Legacy Bulbs

totototo@telus.net totototo@telus.net
Mon, 17 May 2010 17:11:21 PDT
On 17 May 2010, at 7:06, Mary Sue Ittner wrote:

> I have added another page of Kathleen Sayce's treatment of Legacy Bulbs.
> http://pacificbulbsociety.org/pbswiki/index.php/…
> This page covers Colchicum through Erythronium. As I edited it, as 
> with other pages, I find some of the plants she has listed as 
> lasting, really amazing, as some of them are very challenging for 
> many of us to grow. Oh to have Cypripedium naturalizing in your 
> garden or adjacent woods.  I think Giorgio was growing Cypripedium. 
> Any one else growing this successfully in the ground or aware of 
> specific species that are lasting? Perhaps Giorgio could give us an 
> update on how his are doing.
> Kathleen also mentions Erythronium as naturalizing. I've yet to try 
> it in the ground although I have enough of a couple of species now to 
> try. Are there any specific species that people have found that once 
> planted become persistent in the garden with little care?

My impression is that naturalization of just about any plant depends on 
delicate details of climate, soil, and exposure. Shortly after moving to my 
present house, I scattered considerable quantities of erythronium seed (E.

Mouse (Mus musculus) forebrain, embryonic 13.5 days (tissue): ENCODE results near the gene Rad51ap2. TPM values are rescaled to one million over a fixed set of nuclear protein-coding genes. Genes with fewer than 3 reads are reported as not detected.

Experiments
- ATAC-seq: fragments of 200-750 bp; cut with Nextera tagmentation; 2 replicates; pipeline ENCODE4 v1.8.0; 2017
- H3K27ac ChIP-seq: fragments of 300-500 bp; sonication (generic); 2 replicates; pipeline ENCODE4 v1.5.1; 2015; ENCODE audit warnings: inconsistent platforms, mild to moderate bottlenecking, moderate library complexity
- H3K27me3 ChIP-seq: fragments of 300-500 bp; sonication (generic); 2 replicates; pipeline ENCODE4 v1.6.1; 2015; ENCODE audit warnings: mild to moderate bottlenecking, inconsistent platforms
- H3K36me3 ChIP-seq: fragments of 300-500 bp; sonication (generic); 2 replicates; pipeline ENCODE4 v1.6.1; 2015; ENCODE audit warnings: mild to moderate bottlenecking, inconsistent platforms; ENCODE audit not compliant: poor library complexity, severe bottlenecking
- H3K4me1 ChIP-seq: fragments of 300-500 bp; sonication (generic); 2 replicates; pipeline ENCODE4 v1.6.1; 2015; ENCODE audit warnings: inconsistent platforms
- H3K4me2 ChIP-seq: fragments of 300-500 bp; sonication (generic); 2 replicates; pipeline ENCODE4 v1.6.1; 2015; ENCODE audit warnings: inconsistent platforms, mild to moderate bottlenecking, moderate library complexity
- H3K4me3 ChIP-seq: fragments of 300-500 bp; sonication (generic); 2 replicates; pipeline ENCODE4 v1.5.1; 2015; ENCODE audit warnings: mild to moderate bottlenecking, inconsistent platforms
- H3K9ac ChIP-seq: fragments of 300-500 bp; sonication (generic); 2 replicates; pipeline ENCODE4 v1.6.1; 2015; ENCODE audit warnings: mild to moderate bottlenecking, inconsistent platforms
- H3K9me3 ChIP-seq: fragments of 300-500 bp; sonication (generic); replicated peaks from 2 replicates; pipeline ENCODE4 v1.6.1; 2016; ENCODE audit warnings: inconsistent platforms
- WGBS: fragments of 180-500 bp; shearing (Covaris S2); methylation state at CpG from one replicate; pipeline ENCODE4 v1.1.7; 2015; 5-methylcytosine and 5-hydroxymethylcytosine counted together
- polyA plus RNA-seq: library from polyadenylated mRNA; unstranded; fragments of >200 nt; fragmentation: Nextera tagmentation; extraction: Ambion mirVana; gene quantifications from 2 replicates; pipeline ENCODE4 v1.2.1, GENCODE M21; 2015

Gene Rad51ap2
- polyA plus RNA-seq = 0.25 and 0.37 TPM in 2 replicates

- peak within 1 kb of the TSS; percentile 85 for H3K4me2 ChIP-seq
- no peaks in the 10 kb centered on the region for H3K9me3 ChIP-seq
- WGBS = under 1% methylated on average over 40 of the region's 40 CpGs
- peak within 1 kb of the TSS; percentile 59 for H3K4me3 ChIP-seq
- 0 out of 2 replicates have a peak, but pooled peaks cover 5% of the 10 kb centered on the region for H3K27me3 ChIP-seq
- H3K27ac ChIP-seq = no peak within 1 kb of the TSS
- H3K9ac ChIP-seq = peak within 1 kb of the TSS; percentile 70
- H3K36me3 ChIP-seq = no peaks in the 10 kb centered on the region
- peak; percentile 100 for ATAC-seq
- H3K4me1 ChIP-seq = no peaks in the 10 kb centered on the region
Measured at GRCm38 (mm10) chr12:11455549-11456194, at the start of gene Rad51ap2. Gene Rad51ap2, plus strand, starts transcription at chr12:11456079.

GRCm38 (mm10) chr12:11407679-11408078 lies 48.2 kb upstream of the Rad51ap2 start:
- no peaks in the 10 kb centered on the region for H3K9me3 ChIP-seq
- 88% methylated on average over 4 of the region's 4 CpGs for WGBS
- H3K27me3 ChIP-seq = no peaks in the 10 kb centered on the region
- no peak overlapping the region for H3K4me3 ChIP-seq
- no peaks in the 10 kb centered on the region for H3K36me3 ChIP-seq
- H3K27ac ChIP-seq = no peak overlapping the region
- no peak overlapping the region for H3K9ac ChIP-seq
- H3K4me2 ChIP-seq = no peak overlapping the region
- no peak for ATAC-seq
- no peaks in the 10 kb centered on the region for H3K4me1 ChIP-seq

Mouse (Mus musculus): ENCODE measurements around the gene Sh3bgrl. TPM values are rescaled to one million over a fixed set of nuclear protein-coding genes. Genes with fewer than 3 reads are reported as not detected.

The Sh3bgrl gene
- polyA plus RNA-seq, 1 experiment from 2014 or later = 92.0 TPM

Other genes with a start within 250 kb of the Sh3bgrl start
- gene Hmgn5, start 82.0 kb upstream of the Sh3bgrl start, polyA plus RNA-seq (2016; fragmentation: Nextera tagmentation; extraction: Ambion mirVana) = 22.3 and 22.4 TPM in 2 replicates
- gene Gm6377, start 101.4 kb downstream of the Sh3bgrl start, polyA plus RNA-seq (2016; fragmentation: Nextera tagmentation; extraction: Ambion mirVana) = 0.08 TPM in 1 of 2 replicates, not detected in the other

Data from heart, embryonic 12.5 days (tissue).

revolutum and E. oregonum, both natives) along the verges of my ~300' long 
driveway. Only a handful of plants ever resulted, probably no more than a 
dozen, at most.

At the street end of the driveway, I repeatedly tried to establish assorted 
rampageous perennials in a patch of waste ground: Oriental poppies, Macleaya 
cordata, Alstroemeria lutea, etc (if I recall correctly). Plants that many 
books warn about. Not one survived.

Primula vulgaris sibthorpii didn't naturalize, but the divisions I planted 
along the driveway survived for most of the 20 years, until I rescued them and 
brought them back into the garden.

OTOH, Cyclamen repandum is slowly colonizing the driveway verges, presumably 
from seed carried there by ants.

Vinca minor has gone mad, but that should be no surprise.

One or two stray Tulipa sprengeri have turned up, but not the dozens that are 
spread through my garden.

What this really means is that the concept "invasive plant" is contingent on 
local conditions. What is horribly invasive in one place may be utterly well 
behaved elsewhere.

Rodger Whitlock
Victoria, British Columbia, Canada
Maritime Zone 8, a cool Mediterranean climate
on beautiful Vancouver Island


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